A Non-Canonical Function of Zebrafish Telomerase Reverse Transcriptase Is Required for Developmental Hematopoiesis
Murphey, Ryan D.
Bayliss, Peter E.
Burns, Caroline Erter
Zon, Leonard I.
Roberts, Thomas M.
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CitationImamura, Shintaro, Junzo Uchiyama, Eriko Koshimizu, Jun-ichi Hanai, Christina Raftopoulou, Ryan D. Murphey, Peter E. Bayliss, et al. 2008. “A Non-Canonical Function of Zebrafish Telomerase Reverse Transcriptase Is Required for Developmental Hematopoiesis.” Edited by Hernan Lopez-Schier. PLoS ONE 3 (10): e3364. doi:10.1371/journal.pone.0003364.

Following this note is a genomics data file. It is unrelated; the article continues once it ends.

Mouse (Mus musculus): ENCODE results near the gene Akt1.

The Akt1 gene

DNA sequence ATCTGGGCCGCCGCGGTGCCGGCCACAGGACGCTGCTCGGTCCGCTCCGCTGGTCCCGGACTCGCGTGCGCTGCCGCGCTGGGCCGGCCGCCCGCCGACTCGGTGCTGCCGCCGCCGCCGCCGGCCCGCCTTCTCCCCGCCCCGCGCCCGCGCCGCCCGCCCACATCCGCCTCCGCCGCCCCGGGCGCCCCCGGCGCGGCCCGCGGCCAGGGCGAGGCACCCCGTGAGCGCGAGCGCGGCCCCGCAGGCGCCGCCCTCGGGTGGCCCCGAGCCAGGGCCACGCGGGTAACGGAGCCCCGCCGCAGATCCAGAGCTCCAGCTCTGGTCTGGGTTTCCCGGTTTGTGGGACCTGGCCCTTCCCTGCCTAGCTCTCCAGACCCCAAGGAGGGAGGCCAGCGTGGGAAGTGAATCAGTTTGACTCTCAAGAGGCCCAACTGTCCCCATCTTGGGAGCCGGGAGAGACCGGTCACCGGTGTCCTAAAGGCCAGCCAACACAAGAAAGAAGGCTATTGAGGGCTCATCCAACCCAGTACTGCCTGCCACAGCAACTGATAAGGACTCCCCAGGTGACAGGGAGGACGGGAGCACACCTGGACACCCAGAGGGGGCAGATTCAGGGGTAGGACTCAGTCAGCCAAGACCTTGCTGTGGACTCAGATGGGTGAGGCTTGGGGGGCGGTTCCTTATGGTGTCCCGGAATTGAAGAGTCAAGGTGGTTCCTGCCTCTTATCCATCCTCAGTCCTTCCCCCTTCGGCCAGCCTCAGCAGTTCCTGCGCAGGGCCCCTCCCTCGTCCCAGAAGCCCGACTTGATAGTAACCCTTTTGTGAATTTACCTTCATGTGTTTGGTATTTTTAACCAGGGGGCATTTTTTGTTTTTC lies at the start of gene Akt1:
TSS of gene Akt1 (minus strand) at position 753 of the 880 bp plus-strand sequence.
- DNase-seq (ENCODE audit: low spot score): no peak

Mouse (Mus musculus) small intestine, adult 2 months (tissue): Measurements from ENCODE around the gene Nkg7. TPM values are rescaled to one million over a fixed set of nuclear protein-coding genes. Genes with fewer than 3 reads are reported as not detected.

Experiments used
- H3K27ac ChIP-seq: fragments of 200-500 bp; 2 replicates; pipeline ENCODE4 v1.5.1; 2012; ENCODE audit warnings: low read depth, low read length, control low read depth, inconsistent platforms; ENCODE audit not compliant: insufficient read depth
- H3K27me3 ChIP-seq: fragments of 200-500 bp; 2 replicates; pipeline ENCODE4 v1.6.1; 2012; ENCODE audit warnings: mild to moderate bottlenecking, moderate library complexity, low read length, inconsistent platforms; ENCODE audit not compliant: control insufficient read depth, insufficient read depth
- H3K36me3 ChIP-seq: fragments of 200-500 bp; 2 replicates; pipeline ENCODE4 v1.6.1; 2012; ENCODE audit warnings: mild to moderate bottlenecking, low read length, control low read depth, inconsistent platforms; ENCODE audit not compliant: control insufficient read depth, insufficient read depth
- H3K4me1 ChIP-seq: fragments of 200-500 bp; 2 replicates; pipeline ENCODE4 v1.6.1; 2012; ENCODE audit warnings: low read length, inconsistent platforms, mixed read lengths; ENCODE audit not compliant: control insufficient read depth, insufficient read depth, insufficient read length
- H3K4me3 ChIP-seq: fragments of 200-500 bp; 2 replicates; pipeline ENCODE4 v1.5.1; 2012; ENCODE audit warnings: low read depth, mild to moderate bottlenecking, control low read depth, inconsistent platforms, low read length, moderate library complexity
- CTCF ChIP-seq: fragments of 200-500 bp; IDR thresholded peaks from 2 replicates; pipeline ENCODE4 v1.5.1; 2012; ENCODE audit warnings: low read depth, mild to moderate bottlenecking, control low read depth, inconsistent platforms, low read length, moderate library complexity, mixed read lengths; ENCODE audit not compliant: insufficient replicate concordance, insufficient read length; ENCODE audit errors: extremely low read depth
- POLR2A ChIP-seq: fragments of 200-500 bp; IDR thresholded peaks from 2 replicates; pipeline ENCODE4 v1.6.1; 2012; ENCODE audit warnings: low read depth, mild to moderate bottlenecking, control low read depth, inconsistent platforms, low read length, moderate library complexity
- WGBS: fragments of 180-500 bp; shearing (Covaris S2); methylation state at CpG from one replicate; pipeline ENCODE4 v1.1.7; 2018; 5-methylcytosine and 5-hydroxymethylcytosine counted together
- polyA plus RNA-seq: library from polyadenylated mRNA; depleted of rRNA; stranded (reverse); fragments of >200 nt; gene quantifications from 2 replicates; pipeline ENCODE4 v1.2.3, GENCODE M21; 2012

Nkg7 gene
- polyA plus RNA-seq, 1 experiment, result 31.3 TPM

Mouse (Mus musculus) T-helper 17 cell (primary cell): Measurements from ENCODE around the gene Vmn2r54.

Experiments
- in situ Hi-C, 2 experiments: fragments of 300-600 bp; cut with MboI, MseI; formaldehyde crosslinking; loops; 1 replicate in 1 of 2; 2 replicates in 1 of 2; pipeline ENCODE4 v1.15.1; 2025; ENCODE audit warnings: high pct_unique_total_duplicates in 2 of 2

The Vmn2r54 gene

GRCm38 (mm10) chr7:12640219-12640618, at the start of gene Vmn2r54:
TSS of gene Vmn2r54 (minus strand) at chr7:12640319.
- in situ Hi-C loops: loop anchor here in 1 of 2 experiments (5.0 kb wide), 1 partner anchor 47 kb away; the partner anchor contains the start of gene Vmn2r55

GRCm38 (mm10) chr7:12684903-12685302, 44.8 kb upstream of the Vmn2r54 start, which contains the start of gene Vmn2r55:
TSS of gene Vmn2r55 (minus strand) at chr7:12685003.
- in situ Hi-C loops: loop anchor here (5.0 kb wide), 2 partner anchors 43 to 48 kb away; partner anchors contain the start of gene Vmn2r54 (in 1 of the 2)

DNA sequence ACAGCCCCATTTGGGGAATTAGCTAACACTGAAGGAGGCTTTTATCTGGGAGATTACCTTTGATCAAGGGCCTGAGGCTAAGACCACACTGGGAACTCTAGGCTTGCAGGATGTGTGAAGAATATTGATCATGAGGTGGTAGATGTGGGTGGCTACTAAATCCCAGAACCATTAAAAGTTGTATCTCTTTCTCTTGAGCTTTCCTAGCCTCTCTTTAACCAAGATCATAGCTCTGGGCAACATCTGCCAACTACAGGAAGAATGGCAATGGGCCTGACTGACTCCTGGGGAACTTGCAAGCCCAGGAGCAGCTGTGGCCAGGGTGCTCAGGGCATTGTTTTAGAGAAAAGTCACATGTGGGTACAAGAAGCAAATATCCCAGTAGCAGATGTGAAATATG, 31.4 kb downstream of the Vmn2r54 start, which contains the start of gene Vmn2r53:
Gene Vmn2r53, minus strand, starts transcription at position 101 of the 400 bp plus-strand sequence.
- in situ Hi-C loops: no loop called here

AbstractAlthough it is clear that telomerase expression is crucial for the maintenance of telomere homeostasis, there is increasing evidence that the TERT protein can have physiological roles that are independent of this central function. To further examine the role of telomerase during vertebrate development, the zebrafish telomerase reverse transcriptase (zTERT) was functionally characterized. Upon zTERT knockdown, zebrafish embryos show reduced telomerase activity and are viable, but develop pancytopenia resulting from aberrant hematopoiesis. The blood cell counts in TERT-depleted zebrafish embryos are markedly decreased and hematopoietic cell differentiation is impaired, whereas other somatic lineages remain morphologically unaffected. Although both primitive and definitive hematopoiesis is disrupted by zTERT knockdown, the telomere lengths are not significantly altered throughout early development. Induced p53 deficiency, as well as overexpression of the anti-apoptotic proteins Bcl-2 and E1B-19K, significantly relieves the decreased blood cells numbers caused by zTERT knockdown, but not the impaired blood cell differentiation. Surprisingly, only the reverse transcriptase motifs of zTERT are crucial, but the telomerase RNA-binding domain of zTERT is not required, for rescuing complete hematopoiesis. This is therefore the first demonstration of a non-canonical catalytic activity of TERT, which is different from 'authentic'' telomerase activity, is required for during vertebrate hematopoiesis. On the other hand, zTERT deficiency induced a defect in hematopoiesis through a potent and specific effect on the gene expression of key regulators in the absence of telomere dysfunction. These results suggest that TERT non-canonically functions in hematopoietic cell differentiation and survival in vertebrates, independently of its role in telomere homeostasis. The data also provide insights into a non-canonical pathway by which TERT functions to modulate specification of hematopoietic stem/progenitor cells during vertebrate development. (276 words)
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